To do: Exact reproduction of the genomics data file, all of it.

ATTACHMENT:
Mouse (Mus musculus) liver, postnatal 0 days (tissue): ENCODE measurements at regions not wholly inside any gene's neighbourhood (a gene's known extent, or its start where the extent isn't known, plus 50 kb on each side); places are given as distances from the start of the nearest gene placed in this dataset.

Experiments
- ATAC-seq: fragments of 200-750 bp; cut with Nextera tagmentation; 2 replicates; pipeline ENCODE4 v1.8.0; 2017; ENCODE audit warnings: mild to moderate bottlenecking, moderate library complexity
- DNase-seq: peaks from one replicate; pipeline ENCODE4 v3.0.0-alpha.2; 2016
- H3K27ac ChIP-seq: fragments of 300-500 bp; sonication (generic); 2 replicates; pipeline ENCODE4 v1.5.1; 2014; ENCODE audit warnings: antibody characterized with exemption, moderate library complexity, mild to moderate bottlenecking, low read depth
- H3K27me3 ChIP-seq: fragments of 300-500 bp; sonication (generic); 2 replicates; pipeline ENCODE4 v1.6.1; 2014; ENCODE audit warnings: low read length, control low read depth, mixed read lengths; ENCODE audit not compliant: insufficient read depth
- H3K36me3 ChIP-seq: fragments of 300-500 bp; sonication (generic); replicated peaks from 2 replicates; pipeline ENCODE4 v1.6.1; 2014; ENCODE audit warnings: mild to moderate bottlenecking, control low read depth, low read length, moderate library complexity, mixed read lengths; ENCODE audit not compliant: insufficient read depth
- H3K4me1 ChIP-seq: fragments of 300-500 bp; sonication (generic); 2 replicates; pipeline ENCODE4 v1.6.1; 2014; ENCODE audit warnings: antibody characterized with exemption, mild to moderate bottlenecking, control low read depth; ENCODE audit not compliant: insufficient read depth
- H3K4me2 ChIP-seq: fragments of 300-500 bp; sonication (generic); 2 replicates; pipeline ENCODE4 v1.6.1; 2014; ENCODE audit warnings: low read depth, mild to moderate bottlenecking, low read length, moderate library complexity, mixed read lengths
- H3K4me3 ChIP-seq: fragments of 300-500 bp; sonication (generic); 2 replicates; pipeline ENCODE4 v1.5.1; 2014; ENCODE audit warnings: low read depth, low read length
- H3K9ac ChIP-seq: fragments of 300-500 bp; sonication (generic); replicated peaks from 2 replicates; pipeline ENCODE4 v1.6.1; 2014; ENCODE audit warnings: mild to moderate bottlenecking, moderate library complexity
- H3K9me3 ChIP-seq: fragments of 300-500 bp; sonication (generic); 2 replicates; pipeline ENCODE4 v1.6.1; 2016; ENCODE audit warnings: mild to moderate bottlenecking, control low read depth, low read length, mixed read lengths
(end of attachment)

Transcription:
Mouse (Mus musculus) liver, postnatal 0 days (tissue): ENCODE measurements at regions not wholly inside any gene's neighbourhood (a gene's known extent, or its start where the extent isn't known, plus 50 kb on each side); places are given as distances from the start of the nearest gene placed in this dataset.

Experiments
- ATAC-seq: fragments of 200-750 bp; cut with Nextera tagmentation; 2 replicates; pipeline ENCODE4 v1.8.0; 2017; ENCODE audit warnings: mild to moderate bottlenecking, moderate library complexity
- DNase-seq: peaks from one replicate; pipeline ENCODE4 v3.0.0-alpha.2; 2016
- H3K27ac ChIP-seq: fragments of 300-500 bp; sonication (generic); 2 replicates; pipeline ENCODE4 v1.5.1; 2014; ENCODE audit warnings: antibody characterized with exemption, moderate library complexity, mild to moderate bottlenecking, low read depth
- H3K27me3 ChIP-seq: fragments of 300-500 bp; sonication (generic); 2 replicates; pipeline ENCODE4 v1.6.1; 2014; ENCODE audit warnings: low read length, control low read depth, mixed read lengths; ENCODE audit not compliant: insufficient read depth
- H3K36me3 ChIP-seq: fragments of 300-500 bp; sonication (generic); replicated peaks from 2 replicates; pipeline ENCODE4 v1.6.1; 2014; ENCODE audit warnings: mild to moderate bottlenecking, control low read depth, low read length, moderate library complexity, mixed read lengths; ENCODE audit not compliant: insufficient read depth
- H3K4me1 ChIP-seq: fragments of 300-500 bp; sonication (generic); 2 replicates; pipeline ENCODE4 v1.6.1; 2014; ENCODE audit warnings: antibody characterized with exemption, mild to moderate bottlenecking, control low read depth; ENCODE audit not compliant: insufficient read depth
- H3K4me2 ChIP-seq: fragments of 300-500 bp; sonication (generic); 2 replicates; pipeline ENCODE4 v1.6.1; 2014; ENCODE audit warnings: low read depth, mild to moderate bottlenecking, low read length, moderate library complexity, mixed read lengths
- H3K4me3 ChIP-seq: fragments of 300-500 bp; sonication (generic); 2 replicates; pipeline ENCODE4 v1.5.1; 2014; ENCODE audit warnings: low read depth, low read length
- H3K9ac ChIP-seq: fragments of 300-500 bp; sonication (generic); replicated peaks from 2 replicates; pipeline ENCODE4 v1.6.1; 2014; ENCODE audit warnings: mild to moderate bottlenecking, moderate library complexity
- H3K9me3 ChIP-seq: fragments of 300-500 bp; sonication (generic); 2 replicates; pipeline ENCODE4 v1.6.1; 2016; ENCODE audit warnings: mild to moderate bottlenecking, control low read depth, low read length, mixed read lengths